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Paul’s letter to the Galatians was probably written about 55 AD, although there is some uncertainty about this. Paul was not writing to a particular church but to a group of churches. Some think these churches were in northern Asia Minor but others believe the letter is to churches in southern Galatia. The Roman Empire reorganized regions and renamed places which causes uncertainty about specifically to whom Paul was writing. Unfortunately Acts does not help us figure this out.

Scholars do think that the churches in Galatia, whoever they were, were mostly made up of gentile (pagan) converts. In this letter, Paul deals with the question of whether gentiles must be circumcised and follow Torah in order to be Christian. It appears that in the churches in Galatia, some people were teaching that Gentile Christians must also become Jewish ( be circumcised and follow the Law) in addition to having faith in Jesus Christ. Paul disagrees strenuously.

It seems that Paul’s credentials as an apostle have been questioned by some in Galatia. In addition Paul’s teaching of the gospel- faith in Christ alone- has been challenged as inadequate. Paul responds by describing his personal experience and the personal experiences of the Spirit by the Galatian Christians. Then Paul reinterprets Torah based on faith in Jesus Christ. Torah is both set aside and fulfilled by Christ. A Christian’s identity is found, not in the practices of Torah but in Jesus Christ.

The Letter to the Galatians is an important letter and it is a difficult letter. It is emotional and polemical and at the same time passionate and eloquent about God’s grace toward humanity.

We hope the following outline will be useful as you read and think about this letter.

1:1-10 Introduction to the Letter

1:1-5 Salutation

1:6-10 The problem in Galatia. Note that Paul skips his usual expression of Thanksgiving.

1:11-2:21 Defense of Paul’s gospel and Paul’s apostolic authority

1:11-17 Paul received the gospel by revelation

1:18-24 Paul tells of his visit to Jerusalem

2:1-10 Paul’s second visit to Jerusalem, Paul’s apostleship recognized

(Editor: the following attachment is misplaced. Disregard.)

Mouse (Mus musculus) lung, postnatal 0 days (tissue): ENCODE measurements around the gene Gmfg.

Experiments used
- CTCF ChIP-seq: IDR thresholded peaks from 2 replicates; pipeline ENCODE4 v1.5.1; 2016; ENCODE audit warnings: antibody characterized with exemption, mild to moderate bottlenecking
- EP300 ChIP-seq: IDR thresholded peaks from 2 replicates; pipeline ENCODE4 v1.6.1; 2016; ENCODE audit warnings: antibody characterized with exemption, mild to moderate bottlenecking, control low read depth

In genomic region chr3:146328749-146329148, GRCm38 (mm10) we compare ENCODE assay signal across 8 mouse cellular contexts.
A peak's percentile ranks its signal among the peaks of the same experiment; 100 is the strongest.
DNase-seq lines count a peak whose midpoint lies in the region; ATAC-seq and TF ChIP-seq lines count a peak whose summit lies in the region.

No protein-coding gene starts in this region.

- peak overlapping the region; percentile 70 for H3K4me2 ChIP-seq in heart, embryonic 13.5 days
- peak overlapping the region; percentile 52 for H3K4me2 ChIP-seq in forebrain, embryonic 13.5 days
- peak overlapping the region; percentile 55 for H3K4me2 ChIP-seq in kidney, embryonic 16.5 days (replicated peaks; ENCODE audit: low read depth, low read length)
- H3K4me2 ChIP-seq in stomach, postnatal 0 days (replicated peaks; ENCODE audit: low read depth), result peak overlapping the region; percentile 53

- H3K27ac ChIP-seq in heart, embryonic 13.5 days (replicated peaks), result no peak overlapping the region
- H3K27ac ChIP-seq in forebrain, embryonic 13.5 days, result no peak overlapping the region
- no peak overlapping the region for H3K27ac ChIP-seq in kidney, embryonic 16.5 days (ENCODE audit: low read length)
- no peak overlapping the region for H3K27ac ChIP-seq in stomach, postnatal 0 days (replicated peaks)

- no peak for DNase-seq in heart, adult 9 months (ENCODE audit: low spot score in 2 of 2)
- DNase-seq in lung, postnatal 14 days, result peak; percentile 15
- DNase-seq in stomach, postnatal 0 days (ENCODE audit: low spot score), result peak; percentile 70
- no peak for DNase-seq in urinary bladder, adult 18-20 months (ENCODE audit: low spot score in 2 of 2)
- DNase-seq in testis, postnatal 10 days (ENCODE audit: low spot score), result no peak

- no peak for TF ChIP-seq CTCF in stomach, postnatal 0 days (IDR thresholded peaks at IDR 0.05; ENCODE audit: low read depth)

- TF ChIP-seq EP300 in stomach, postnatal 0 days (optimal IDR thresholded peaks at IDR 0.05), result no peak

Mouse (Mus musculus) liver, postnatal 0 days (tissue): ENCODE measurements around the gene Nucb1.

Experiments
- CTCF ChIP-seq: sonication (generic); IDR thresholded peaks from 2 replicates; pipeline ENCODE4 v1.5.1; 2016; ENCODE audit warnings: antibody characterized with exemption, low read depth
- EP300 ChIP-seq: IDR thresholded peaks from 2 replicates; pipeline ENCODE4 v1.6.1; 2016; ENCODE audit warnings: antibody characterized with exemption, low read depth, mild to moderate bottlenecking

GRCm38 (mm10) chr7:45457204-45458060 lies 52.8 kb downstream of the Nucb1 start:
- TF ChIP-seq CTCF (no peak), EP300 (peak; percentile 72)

2:11-14 At Antioch, confrontation with Cephas (Peter) over his inconsistency

2:15-21 These verses may be a continuation of Paul’s statement to Cephas or they may be read as the beginning of Paul’s message to the Galatians.

3:1-4:31 Paul’s argument: Justification by Faith

3:1-5 Paul appeals to the Galatian’s experience

3:6-18 Appeals to Scripture

3:19-29 Law and Faith, Unity in baptism

4:1-11 Slavery and Adoption

4:12-20 Paul’s personal appeal

4:21-4:31 A final argument, The allegory of Hagar and Sarah

5:1-6:10 Final admonition and instruction

5:1-12 Freedom and the slavery of circumcision

5:13-26 Freedom and the discipline of the Spirit

6:1-10 Practical instructions

6:11-18 Conclusion      

A prayer from Origen (c.185-c.254) an early church father from Alexandria, for your use as you read.
Lord, inspire us to read your Scriptures and meditate upon them day and night. We beg you to give us real understanding of what we need, that we in turn may put its precepts into practice. Yet we know that understanding and good intentions are worthless, unless rooted in your graceful love. So we ask that the words of Scriptures may also not be just signs on a page, but channels of grace into our hearts. Amen
Read More About It:
Baird, William, “Galatians” in HarperCollins Bible Commentary, James L. May, ed. (New York: Society of Biblical Literature) 2000.
Johnson, Luke Timothy, The Writings of the New Testament: An Interpretation, Rev. Ed. (Minneapolis:Fortress Press) 1999. Chapter 13 “The Letter to the Galatians”.
Metzger, Bruce M. John Reumann, “Galatians” in The New Oxford Annotated Bible, NRSV, Bruce Metzger, Roland E. Murphy, eds. (New York:Oxford University Press) 1994.